The McMickle case will probably spur a change in the law. Michael McMickle has already hired a lawyer to challenge the law and says he won’t pay a single dime to support the father who regularly subjected him to physical and sexual abuse. Meanwhile as Chrissy McMickle sums the whole case up, “I didn’t think I would have to go through this again. It’s like being victimized again.”


Law could force siblings to pay for abusive father’s treatment. Amy Westfeldt, Associated Press, March 26, 2001.

Supreme Court Overturns Drug Testing of Pregnant Women

The Supreme Court ruled yesterday that a South Carolina program that administered drug tests to pregnant women without their knowledge or consent was unconstitutional. In the 6-3 decision, the Supreme Court said hospitals who wanted to test women for the presence of cocaine need to get either a warrant or consent from the patient to do so.

South Carolina had argued the testing program was part of a legitimate need to get drug addicts into treatment programs, but the majority opinion rejected that argument,

Here, the policy’s central and indispensable feature from its inception was the use of law enforcement to coerce patients into substance abuse treatment. Respondents’ assertion that their ultimate purpose — namely, protecting the health of both mother and child — is a beneficent one is unavailing. While the ultimate goal of the program may well have been to get the women in question into substance abuse treatment and off drugs, the immediate objective of the searches was to generate evidence for law enforcement purposes in order to reach that goal.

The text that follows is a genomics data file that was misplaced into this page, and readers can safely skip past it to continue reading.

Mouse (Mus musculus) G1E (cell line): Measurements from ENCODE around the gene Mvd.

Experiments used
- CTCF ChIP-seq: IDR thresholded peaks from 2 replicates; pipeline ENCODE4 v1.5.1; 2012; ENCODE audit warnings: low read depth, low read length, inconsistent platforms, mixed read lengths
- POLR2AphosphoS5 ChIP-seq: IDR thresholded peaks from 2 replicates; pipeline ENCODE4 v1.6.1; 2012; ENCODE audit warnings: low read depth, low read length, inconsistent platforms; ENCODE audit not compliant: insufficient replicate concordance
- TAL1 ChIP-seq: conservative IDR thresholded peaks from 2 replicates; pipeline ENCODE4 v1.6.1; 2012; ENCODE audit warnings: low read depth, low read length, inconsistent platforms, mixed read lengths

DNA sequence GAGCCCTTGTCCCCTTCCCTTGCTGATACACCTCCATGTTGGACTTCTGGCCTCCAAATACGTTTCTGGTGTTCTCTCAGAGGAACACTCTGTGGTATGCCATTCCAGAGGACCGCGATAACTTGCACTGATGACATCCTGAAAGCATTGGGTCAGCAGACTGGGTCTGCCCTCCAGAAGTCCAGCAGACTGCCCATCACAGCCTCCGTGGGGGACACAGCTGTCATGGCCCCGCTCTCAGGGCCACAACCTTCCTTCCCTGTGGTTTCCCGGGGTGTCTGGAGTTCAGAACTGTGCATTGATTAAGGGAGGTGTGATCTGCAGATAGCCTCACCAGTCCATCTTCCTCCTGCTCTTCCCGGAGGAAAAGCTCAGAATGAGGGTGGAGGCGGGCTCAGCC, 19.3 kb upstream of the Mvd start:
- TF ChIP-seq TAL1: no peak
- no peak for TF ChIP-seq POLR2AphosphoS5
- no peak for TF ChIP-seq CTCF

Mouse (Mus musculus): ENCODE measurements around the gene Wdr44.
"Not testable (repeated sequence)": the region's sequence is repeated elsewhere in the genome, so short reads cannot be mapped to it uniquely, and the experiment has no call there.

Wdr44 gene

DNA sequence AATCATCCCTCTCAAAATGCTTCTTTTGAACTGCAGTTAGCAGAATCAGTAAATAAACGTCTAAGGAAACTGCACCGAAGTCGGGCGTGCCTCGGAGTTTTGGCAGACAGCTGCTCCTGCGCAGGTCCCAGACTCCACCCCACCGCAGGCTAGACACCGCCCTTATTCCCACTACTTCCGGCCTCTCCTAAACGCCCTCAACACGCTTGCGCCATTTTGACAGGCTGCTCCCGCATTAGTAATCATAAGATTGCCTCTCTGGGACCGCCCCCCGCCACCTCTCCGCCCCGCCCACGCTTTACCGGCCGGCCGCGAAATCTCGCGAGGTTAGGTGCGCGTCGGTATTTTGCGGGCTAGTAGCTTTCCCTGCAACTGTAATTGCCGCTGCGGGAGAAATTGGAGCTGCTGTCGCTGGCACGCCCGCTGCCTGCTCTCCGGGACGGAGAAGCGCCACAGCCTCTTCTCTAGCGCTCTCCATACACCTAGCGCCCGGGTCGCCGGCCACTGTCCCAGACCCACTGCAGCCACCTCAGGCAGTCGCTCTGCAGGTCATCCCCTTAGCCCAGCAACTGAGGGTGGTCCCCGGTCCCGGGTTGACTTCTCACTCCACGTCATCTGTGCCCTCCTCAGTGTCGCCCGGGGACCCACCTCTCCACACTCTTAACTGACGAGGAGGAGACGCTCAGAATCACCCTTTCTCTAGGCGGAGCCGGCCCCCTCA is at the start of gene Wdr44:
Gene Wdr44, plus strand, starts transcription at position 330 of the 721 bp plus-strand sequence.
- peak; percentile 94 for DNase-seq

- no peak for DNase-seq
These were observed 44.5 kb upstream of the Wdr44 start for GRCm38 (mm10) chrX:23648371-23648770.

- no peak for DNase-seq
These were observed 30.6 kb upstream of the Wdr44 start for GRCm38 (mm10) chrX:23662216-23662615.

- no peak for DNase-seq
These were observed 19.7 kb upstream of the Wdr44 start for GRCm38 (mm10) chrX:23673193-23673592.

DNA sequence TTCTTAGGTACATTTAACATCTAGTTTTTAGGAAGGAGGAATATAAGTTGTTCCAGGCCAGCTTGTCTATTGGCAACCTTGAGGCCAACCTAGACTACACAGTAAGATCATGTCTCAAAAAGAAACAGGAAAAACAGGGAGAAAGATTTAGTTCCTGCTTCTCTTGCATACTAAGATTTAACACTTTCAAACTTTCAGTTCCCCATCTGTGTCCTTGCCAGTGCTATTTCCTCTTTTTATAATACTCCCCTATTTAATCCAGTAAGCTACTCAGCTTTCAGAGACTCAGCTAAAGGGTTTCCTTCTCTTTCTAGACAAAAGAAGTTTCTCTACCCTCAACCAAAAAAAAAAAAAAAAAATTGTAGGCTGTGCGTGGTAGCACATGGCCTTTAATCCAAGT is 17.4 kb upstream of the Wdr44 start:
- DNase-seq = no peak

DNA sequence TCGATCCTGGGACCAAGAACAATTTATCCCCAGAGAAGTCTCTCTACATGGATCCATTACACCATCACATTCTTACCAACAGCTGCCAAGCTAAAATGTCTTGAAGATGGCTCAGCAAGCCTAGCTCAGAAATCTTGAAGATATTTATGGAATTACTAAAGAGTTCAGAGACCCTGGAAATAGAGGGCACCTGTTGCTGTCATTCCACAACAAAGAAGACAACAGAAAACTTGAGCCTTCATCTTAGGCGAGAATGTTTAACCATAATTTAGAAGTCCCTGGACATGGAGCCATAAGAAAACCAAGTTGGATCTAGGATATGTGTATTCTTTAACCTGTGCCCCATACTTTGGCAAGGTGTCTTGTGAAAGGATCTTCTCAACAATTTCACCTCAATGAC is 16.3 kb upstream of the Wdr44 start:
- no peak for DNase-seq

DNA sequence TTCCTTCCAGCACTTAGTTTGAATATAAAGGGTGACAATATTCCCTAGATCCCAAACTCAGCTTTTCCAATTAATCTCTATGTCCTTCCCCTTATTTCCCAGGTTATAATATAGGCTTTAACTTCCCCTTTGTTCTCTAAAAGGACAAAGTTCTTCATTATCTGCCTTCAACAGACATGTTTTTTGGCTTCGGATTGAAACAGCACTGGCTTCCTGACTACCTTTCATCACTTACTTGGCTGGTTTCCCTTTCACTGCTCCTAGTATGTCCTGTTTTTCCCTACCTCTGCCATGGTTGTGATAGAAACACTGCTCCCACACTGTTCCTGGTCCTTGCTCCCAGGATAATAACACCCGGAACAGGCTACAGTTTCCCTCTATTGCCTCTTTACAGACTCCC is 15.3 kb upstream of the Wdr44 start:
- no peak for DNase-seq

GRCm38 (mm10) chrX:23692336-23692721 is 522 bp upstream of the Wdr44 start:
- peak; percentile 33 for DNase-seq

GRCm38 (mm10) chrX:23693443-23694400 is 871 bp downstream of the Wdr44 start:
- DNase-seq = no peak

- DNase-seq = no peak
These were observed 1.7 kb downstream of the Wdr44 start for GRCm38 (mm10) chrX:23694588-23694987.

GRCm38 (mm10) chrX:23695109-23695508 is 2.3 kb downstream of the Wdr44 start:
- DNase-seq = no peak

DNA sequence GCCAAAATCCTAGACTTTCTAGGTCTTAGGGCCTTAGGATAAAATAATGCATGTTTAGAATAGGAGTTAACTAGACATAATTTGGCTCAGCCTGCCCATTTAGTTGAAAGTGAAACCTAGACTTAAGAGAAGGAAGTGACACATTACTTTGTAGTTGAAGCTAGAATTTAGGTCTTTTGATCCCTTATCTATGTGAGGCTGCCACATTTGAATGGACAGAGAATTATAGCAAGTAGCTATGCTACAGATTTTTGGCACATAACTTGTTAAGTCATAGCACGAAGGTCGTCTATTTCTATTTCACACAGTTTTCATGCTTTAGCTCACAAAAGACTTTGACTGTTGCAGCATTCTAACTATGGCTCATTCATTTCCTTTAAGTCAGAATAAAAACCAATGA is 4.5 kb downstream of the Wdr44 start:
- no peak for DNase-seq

As a result the majority opinion holds that, “A state hospital’s performance of a diagnostic test to obtain evidence of a patient’s criminal conduct for law enforcement purposes is an unreasonable search if the patient has not consented to the procedure.”

The case now goes back to a lower court where South Carolina is expected to argue that the women did, in fact, consent to the drug tests which in turn might spawn another Supreme Court case.


US drugs testing ruled unconstitutional. The BBC, March 21, 2001.

Court: Consent needed to drug-test pregnant women. The Associated Press, March 21, 2001.

Is Puberty Really Starting Earlier for Girls?

I consider myself a pretty skeptical person, but I have to confess I accepted at face value claims that girls were reaching puberty. Surely such a claim, based on studies published in some relatively prestigious journals, had a lot of data behind them. Most of the debate in the media over this claim was what was causing early puberty. Environmentalists suggested manmade chemicals as a possible cause, some doctors suggested the high levels of obesity in children, while some feminists and conservatives suggested that the high level of sexual images in contemporary media might somehow be responsible.